Academy Museum announces details of its opening and Hayao Miyazaki exhibition
In Hayao Miyazaki’s “My Neighbor Totoro,” 4-year-old Mei chases a couple of mysterious creatures through some shrubs into a forest and stumbles into a hole at the base of a giant tree. There, she meets a giant, slumbering creature who roars out his name — Totoro.
Visitors to the Academy Museum of Motion Pictures will follow a similar journey to enter its inaugural temporary exhibition, “Hayao Miyazaki,” according to details revealed Thursday. Described as the first North American museum retrospective of the prolific Japanese filmmaker’s work, the exhibition is slated to launch April 30 — the museum’s long-awaited opening date.
Mei’s sense of curiosity and imagination, as captured in the sequence, is something Academy Museum exhibition curator Jessica Niebel leaned into for the first transitional section of the Miyazaki exhibition, called the Tree Tunnel gallery.
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“That feeling of being free-spirited and adventurous and curious ... is something we tried to re-create with the Tree Tunnel,” Niebel said of the section, which will involve guests following Mei into Miyazaki’s magical worlds. “Let’s leave this rational, adult world behind and let’s remember how it was like to be 4 years old and experience how that felt like again for just a little bit and be adventuresome and enter this imaginary world.”
Featuring more than 300 objects, the Miyazaki retrospective will have seven thematic sections. The exhibition will explore all of his animated features, including 2001’s Academy Award-winning “Spirited Away”; his first Studio Ghibli film, “Castle in the Sky” (1986); his feature debut, “Lupin the 3rd: The Castle of Cagliostro” (1979); and 2013’s “The Wind Rises,” which at the time was meant to mark Miyazaki’s retirement.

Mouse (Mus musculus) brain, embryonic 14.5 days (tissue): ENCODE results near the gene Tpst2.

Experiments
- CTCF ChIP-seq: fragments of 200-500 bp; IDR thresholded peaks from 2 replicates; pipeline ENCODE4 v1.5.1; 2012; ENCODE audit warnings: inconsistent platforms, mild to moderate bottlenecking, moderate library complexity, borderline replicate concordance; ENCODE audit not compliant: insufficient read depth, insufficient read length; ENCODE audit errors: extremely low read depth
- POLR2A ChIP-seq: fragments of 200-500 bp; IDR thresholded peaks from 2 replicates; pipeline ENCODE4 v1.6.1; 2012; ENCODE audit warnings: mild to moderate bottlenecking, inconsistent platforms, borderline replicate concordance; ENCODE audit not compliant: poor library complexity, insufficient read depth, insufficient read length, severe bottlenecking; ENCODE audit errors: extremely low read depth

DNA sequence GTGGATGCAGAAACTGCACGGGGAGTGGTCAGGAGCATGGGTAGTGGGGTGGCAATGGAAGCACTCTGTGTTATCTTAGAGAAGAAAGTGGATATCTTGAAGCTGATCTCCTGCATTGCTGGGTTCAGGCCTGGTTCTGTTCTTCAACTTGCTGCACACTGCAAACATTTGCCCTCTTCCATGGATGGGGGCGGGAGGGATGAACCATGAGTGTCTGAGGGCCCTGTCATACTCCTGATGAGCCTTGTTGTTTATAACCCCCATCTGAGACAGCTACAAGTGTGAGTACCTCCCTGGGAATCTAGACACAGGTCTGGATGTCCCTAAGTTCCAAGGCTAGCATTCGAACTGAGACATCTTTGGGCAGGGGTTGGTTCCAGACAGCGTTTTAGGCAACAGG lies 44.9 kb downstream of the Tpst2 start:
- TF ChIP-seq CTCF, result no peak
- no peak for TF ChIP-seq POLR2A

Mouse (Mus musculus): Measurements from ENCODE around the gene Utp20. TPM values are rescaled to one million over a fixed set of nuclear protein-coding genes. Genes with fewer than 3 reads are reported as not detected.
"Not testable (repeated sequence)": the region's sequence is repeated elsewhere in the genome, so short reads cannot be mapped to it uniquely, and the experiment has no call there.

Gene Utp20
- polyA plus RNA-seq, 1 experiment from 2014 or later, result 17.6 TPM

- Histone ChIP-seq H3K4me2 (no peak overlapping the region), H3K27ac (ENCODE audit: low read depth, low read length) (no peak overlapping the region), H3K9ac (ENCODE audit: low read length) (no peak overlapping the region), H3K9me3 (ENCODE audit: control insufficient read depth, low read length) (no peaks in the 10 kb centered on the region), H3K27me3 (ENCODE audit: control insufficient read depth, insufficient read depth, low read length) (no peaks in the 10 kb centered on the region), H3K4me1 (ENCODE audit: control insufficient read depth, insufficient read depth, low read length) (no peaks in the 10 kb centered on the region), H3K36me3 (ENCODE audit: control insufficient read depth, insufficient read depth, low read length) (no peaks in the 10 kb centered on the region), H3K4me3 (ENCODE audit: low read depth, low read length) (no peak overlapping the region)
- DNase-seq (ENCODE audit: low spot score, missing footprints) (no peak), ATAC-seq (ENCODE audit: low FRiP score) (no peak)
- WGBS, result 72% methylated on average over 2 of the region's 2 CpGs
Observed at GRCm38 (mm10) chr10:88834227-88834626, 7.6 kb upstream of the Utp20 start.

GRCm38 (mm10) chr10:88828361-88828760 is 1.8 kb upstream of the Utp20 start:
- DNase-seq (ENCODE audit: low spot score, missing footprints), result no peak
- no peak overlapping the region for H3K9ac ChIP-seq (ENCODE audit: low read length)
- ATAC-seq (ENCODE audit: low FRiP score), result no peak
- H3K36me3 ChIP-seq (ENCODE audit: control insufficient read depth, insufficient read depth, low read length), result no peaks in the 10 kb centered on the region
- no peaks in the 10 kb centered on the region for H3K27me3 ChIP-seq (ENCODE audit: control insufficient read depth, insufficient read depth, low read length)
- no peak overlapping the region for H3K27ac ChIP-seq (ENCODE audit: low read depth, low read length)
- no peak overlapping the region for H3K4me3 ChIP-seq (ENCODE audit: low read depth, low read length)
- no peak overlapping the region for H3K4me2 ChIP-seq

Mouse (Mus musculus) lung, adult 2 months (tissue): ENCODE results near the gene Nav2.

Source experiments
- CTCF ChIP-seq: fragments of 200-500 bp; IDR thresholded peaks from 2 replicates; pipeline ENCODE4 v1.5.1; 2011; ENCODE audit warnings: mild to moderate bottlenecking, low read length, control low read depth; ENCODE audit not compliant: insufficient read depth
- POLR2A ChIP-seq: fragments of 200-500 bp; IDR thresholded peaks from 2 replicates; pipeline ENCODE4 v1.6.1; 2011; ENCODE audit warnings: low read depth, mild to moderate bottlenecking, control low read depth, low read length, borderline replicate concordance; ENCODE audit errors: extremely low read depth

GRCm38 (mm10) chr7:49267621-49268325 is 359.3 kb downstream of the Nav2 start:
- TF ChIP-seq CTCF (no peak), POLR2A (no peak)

Niebel knew that for this retrospective, she did not want to approach Miyazaki’s work chronologically.
“He always says he wants to make movies that are both entertaining and also meaningful,” said Niebel. “He covers so many important themes and he creates such special moments that are interesting from an emotional and central point of view. Right away I knew that I wanted to approach it more thematically.”
“Miyazaki’s genius is his power of remembering what he sees,” said producer and Studio Ghibli cofounder Toshio Suzuki in a statement. “He opens the drawers in his head to pull out these visual memories to create characters, landscapes and structures that are bursting with originality. It is our hope that visitors will be able to experience the entire scope of Hayao Miyazaki’s creative process through this exhibition.”
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Following the Tree Tunnel gallery, guests will enter the Creating Characters gallery, which will include multiple screens playing short clips of Miyazaki’s many memorable protagonists. This area will highlight how these characters were developed, with original character design drawings, and will include art that has never been displayed outside of Japan.
Miyazaki’s long-term collaboration with fellow Studio Ghibli cofounder and filmmaker Isao Takahata will be the focus of the Making Of gallery. This space will highlight Miyazaki’s earlier works, including a special tribute to “Nausicaä of the Valley of the Wind” (1984).
The Creating Worlds gallery will allow guests to explore the various beautiful worlds that have been brought to life in Miyazaki’s works through concept sketches and background art. Here, the Sky View installation will offer visitors a chance for reflection, a theme that runs through Miyazaki’s films.
The Transformations gallery, which explores the themes around change, and the Magical Forest gallery, highlighting Miyazaki’s reverence toward nature and the many spirits that have been introduced in his works, will round out the exhibition.
Originally announced in 2018, the much-anticipated opening exhibition has been affected by the Academy Museum’s various delays — most recently due to the COVID-19 pandemic. And although she is looking forward to the day the exhibition is finally open to the public, Niebel notes there have been some benefits from having an extended time to prepare for the opening.
“It’s a complex exhibition and we do have cultural differences,” said Niebel of collaborating with Japan’s Studio Ghibli. “It takes a while to really get to know each other ... and find a good way to move this forward in the best way that we could.”
The extra time also meant Ghibli was able to find and offer new artwork, and “that gave us a chance to enhance the exhibition,” Niebel added.
The “Hayao Miyazaki” retrospective will be accompanied by a 256-page catalog, which will include production materials from his early television work as well as his feature films. The Academy Museum plans to offer film screenings (in both English and Japanese), public programs and merchandise in conjunction with the exhibition.
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